I think in part, the experience helps explain why I became pregnant. The constant moves, the ever-changing landscape (eight moves in my thirteen short years) made me long to have friends, to feel rooted. When I met Ken Locke, a kindred navy spirit, I found someone who understood what it feels like to pack up and start one’s life over every year or two. Additionally, the military culture – in which we were expected to appreciate protocol, conformance, obedience, and discipline – was a prime target for adolescent rebellion, especially for an only child like myself, long the focus of my parents’ intense aspirations.

2. During your search for David, what aspects did you find the most challenging?

The simple answer to this question is a question itself: How do you find someone when you don’t know who you are looking for? All I had to go on was his place of birth and his birth date. His real birth certificate (with his given name at birth) was in a sealed file  in the state capitol and an “amended” one issued with his new name and his adoptive parents’ names. Birth parents have no rights to information in Virginia, other than the very rudimentary “non-identifying information” I was provided at relinquishment. Because I had been told that he was adopted by a military family, I assumed he had moved around like I had. Where might he be and who might he be? It was a daunting challenge.

3. When you and David first met, you discovered that the two of you had many similarities despite being raised very differently. Did this surprise you?

Upon exchanging photos, we realized we looked very much alike. But I think both of us were surprised to discover our many common interests: bird-watching, in-line skating, tastes in music, and an abiding interest in wildlife and the natural world. I learned that my university would have been his first choice if money had been no object. And when younger he was interested in becoming a naval aviator, like the birth grandfather he hadn’t yet met. The synchronicities kept crashing down. Does this mean there is a genetic component to personal preferences?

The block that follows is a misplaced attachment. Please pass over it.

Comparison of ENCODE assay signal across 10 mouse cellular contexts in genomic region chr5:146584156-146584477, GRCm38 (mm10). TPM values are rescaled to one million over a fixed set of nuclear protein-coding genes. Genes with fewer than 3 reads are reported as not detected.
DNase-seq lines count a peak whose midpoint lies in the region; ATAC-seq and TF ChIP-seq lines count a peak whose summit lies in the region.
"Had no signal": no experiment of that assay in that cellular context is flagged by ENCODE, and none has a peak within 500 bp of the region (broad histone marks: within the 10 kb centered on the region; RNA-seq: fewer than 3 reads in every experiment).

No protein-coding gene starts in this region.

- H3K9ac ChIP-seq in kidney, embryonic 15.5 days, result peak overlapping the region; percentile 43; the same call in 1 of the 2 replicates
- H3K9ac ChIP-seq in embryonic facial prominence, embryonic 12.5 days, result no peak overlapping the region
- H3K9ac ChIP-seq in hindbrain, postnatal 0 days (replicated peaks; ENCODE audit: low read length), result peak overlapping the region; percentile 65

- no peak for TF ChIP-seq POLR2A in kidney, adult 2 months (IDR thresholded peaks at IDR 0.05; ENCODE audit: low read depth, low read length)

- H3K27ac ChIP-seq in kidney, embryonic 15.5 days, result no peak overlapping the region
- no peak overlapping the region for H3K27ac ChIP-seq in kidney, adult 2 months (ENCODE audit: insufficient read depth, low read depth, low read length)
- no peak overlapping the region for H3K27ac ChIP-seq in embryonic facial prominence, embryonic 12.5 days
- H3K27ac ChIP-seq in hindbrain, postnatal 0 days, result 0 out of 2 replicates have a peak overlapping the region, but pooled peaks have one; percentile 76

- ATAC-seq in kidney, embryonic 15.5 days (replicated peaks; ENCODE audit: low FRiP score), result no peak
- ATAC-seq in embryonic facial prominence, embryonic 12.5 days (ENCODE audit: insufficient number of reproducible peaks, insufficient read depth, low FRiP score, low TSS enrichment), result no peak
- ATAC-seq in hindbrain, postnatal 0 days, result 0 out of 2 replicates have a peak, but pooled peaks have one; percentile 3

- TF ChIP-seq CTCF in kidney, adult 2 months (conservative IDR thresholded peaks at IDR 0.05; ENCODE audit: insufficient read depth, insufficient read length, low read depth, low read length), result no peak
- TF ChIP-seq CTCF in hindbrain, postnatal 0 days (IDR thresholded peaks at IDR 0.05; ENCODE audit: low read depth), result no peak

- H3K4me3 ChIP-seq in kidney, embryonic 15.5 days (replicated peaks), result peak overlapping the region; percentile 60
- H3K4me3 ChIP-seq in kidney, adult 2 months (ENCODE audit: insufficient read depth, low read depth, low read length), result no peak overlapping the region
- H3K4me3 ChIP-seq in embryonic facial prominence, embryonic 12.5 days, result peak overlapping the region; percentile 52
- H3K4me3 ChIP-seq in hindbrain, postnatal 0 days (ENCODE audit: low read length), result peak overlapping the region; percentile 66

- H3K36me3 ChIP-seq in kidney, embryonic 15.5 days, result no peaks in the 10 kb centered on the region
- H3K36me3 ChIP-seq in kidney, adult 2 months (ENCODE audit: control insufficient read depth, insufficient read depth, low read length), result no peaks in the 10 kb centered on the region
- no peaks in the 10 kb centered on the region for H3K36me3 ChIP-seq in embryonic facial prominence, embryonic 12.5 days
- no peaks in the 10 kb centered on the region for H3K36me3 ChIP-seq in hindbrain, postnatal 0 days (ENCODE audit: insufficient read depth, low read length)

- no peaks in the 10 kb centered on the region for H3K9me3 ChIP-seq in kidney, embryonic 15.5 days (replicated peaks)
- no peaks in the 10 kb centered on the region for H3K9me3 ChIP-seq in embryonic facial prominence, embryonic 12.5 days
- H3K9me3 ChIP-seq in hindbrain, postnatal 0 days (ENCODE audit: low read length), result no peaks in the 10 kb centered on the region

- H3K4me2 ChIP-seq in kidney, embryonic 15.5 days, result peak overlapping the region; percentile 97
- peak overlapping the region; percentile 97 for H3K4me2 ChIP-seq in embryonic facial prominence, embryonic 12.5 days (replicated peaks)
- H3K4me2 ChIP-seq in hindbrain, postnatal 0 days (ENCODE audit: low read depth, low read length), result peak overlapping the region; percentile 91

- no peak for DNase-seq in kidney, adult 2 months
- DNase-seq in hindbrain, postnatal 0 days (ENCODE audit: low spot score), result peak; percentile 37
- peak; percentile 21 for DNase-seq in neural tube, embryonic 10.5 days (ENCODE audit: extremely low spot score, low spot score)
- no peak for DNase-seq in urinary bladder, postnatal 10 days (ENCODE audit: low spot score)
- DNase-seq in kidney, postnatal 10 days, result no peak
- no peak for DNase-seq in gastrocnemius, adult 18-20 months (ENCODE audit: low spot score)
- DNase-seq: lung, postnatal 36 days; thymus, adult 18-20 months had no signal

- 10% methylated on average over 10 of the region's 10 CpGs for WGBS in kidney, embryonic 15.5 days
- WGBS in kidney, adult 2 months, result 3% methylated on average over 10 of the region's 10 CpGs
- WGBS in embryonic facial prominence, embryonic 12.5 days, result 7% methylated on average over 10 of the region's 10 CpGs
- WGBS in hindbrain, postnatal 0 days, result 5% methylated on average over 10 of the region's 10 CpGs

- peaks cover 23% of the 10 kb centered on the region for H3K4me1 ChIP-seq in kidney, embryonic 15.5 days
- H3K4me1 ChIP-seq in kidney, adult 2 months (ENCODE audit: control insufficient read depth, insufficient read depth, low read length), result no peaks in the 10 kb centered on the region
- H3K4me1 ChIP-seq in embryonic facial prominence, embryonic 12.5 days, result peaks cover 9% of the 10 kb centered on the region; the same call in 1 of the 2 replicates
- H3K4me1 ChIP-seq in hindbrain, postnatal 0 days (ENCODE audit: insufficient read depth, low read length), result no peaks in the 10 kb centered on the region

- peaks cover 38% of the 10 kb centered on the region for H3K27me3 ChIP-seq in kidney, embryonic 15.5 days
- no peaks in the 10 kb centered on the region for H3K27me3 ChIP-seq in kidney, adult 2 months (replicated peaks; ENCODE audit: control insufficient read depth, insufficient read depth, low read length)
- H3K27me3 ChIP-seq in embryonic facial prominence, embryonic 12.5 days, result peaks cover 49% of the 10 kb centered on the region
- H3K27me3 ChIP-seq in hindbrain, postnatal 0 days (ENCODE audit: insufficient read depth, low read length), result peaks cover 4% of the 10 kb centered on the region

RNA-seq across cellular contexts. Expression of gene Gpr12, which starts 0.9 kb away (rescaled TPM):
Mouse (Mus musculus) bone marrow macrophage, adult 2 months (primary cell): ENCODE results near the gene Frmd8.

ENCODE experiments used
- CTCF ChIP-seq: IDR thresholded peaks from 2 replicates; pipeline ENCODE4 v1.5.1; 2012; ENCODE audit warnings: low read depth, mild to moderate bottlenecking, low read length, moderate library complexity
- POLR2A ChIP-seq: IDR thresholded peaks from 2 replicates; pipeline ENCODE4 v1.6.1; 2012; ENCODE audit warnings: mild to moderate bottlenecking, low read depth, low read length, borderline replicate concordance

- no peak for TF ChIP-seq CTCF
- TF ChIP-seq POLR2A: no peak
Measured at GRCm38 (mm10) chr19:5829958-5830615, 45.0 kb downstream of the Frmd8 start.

4. You discuss a lot of heavy topics when recalling your past experiences. What effect did writing this story have on you? 

I did a lot of healthy grieving while unearthing long-buried painful memories. And in taking charge of my own search, I felt empowered for the first time in decades. On a few occasions during my search when I came across written documentation of what had happened, I had this flush of feeling that I hadn’t imagined my son, hadn’t dreamed him up. After being instructed “To Forget,” and not allowed to speak of his birth around my own parents, I finally was receiving validation – which for so long, in almost every context, I had not. Recounting this process in writing has proved to be healing.

5. In terms of your son, his adoptive parents, as well as your own parents, did you find yourself taking risks while recounting your story?

It’s difficult to write about people who are still alive. I waited to start this memoir until my parents had died, as I knew I would struggle to speak my raw truth if they were here to read it. But observing the close relationship that David had developed with them, I felt a great measure of forgiveness and compassion. I took a risk re my son – would he view his upbringing differently from my perception of it? How would he view my take on our relationship? And on behalf of his adoptive parents, who passed away before this memoir was published, did I properly reveal the depth of my gratitude to them, for loving him as they so fully did?